Monday, November 12, 2007

All readers; all levels.

My website has finally been updated, and there's now a list of new reviews in the "Book" section. Mmmm - all those lovely words of praise - does the soul good. There's also a brand new review of my "labor of love" in "Choice", a magazine for libraries, which ends, "Recommended. All readers; all levels." Bliss.

I was at a thrilling event last week, a celebration of the U of T's Random House writing competition. One of the winners was Gillian Kerr, who came to my class at Ryerson ten years ago and continued for years in my home class. Gillian is an example of what a busy person can accomplish with grit and focus; she has a high level, extremely demanding executive job in a giant grocery chain, and yet has never stopped writing; one of her personal essays was chosen for the third "Dropped Threads" anthology and now she is studying fiction writing at U of T. I am always sorry to lose a superb non-fiction writer to fiction but with a $500 cheque to celebrate, obviously it's working for her. Next time one of my students whines about having no time to write, I will point to Gillian.

And tonight I'm at a celebration of a Ryerson writing competition. Competitions are valuable in the writing world; they give us a deadline and a goal. Next week the Vancouver Jewish Book Fair, where I have been allotted 30 to 35 minutes to tell the story of this book, which usually takes an hour. I'll think I'll just speak really fast.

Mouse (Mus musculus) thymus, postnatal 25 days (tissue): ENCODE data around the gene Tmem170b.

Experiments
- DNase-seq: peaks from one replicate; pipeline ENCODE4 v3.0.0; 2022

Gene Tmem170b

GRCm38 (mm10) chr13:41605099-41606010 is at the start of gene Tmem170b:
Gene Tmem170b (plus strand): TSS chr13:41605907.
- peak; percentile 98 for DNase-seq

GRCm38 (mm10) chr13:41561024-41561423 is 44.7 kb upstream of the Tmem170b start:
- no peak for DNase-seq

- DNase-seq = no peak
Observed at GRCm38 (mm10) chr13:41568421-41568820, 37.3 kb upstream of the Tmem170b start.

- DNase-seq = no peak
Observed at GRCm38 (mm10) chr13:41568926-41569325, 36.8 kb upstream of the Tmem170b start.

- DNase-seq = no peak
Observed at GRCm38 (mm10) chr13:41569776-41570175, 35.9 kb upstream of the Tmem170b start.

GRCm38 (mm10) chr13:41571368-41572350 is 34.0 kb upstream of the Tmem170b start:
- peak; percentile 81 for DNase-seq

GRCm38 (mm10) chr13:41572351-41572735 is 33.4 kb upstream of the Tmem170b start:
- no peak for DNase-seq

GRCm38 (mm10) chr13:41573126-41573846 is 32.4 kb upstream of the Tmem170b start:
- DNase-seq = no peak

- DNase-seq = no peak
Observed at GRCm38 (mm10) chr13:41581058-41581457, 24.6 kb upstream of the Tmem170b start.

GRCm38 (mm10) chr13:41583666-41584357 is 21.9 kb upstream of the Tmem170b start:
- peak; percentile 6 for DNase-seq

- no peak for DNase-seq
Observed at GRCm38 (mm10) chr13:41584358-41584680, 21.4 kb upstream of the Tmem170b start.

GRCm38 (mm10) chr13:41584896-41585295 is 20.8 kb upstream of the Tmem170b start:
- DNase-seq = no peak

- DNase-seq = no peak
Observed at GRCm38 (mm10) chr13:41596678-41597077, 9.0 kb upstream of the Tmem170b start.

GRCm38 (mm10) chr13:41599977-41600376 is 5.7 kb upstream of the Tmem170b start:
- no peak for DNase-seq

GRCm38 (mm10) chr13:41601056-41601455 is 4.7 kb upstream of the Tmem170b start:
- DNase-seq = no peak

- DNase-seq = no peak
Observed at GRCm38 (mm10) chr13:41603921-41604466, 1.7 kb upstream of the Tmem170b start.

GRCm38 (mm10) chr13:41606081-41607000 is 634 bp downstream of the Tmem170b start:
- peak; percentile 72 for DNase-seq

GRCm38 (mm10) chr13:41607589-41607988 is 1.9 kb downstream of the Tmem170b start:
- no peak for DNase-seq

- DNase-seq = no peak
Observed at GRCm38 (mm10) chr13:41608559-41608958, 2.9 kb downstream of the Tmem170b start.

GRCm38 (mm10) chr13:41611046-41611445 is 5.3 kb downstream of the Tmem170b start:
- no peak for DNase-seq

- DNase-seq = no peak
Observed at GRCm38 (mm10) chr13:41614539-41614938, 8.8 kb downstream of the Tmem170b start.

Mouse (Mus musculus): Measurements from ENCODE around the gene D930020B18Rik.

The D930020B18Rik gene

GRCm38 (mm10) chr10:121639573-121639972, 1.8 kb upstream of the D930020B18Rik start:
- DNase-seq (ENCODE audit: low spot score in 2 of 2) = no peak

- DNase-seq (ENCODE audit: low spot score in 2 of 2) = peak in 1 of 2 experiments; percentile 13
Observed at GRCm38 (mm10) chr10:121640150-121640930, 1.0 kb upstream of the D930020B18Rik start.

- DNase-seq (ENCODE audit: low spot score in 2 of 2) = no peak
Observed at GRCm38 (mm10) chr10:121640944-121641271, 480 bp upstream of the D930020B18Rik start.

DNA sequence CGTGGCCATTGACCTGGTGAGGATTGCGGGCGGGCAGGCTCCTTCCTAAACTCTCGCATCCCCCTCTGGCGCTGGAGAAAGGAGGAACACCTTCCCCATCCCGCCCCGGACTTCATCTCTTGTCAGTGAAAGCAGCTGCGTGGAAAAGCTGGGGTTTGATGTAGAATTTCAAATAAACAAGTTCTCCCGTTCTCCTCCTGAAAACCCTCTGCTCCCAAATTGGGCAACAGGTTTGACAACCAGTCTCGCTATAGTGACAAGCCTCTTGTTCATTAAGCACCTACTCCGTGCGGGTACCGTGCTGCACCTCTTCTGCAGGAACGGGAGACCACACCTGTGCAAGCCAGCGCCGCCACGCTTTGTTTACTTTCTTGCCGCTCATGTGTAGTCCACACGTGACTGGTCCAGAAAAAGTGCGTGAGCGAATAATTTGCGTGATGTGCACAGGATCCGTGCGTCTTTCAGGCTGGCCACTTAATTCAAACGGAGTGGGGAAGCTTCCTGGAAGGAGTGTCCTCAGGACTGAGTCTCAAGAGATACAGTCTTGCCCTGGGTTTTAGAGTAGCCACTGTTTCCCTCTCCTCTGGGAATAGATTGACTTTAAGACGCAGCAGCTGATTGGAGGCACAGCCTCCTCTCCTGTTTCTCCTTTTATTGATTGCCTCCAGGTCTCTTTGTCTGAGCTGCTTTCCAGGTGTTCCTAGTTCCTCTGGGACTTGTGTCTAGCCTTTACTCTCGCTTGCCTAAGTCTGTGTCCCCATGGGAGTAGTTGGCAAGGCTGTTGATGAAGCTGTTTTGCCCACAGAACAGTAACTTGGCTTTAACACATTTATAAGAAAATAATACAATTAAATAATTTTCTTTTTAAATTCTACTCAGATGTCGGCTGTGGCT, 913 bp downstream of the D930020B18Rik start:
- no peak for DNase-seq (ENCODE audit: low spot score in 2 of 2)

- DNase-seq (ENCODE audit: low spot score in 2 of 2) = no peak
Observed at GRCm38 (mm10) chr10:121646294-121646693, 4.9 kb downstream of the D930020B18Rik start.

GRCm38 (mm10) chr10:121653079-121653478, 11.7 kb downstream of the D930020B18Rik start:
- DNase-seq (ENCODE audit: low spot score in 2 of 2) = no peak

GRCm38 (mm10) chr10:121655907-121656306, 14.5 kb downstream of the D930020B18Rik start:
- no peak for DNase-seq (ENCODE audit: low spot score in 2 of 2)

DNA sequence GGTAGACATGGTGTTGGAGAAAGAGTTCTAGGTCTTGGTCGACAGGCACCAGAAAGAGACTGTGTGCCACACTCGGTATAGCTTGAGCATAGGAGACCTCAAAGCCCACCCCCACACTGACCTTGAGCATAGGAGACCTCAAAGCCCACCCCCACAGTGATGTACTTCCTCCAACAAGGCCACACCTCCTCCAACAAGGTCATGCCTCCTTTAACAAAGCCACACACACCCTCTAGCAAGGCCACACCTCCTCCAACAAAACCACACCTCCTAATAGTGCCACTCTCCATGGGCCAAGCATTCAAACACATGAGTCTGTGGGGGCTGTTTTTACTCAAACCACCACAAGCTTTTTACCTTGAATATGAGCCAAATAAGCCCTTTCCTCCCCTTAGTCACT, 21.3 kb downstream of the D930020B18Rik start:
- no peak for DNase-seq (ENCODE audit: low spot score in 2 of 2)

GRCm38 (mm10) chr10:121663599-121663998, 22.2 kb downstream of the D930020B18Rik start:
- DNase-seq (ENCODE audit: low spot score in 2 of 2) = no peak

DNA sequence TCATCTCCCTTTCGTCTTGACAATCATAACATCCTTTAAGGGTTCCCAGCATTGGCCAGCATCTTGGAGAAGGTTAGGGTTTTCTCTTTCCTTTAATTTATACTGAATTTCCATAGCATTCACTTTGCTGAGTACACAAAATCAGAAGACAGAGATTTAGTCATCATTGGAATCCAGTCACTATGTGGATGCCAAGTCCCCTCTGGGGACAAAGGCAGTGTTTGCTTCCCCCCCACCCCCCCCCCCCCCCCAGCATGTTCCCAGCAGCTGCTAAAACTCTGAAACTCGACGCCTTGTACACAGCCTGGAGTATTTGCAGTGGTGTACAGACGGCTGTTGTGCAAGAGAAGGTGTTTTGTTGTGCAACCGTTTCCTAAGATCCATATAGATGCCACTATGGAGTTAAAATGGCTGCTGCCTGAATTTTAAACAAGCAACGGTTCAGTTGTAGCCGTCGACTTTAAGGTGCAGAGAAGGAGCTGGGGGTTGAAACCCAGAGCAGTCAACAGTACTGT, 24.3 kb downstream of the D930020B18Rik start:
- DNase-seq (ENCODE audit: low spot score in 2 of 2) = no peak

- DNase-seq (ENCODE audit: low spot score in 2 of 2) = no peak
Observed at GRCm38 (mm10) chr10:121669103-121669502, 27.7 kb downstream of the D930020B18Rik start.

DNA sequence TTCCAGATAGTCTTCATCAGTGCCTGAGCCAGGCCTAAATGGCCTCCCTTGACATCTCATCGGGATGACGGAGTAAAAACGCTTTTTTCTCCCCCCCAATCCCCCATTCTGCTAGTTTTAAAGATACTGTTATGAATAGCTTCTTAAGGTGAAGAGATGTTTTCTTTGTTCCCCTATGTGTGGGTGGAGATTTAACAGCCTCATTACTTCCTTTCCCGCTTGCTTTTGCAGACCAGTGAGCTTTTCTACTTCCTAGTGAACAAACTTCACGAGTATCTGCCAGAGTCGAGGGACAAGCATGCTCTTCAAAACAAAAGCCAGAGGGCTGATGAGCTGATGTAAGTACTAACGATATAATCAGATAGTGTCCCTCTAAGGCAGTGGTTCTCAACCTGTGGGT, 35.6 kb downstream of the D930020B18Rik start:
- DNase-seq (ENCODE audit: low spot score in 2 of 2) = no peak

It's finally a true November day, yellow maple leaves whirling by the window as I write. Nothing more Canadian than that. Happy November to you all.

Wednesday, November 7, 2007

Noo Yawk in springtime

Big news: I have been invited to speak about the book at the 92nd Street Y in New York. April 8th, 2008: mark it on your calendar. This Y is the epicentre of literary cultural activity in Manhattan and the absolutely perfect place to present the book, so I am very pleased about this engagement. Plus, any excuse to go to New York is fine with me - museums, theatre, Bloomingdales, the Stuart Weitzman shoestore on Madison Avenue (mecca for the big-footed woman), and the Sunday morning Columbus Avenue Flea Market - here I come! Oh yes, and the 92nd Street Y. My Cousin Ted's where I stay is only sixteen blocks away so I can walk to work.

We are midway through the teaching term and as always, I am in love with all my students, now at both U of T and Ryerson - their courage, humour, depth. How lucky I am to have a job that brings me joy; I hope I manage to impart some back to the classes. U of T has already set up an Autobiography II - an advanced course either for former students who want to go on working with me, or for new students whose style will fit with the old bunch. If you're interested in finding out more, please check the U of T Continuing Studies website:

It is now officially fall, at last - and though I loved the glorious sunshine of the past month, it was just too wierd. As I rode my bike in a t-shirt at the end of October, I kept thinking about the overheated polar bears. Now it's normal out there - grey and bone-chilling. As it should be. This is Canada, after all.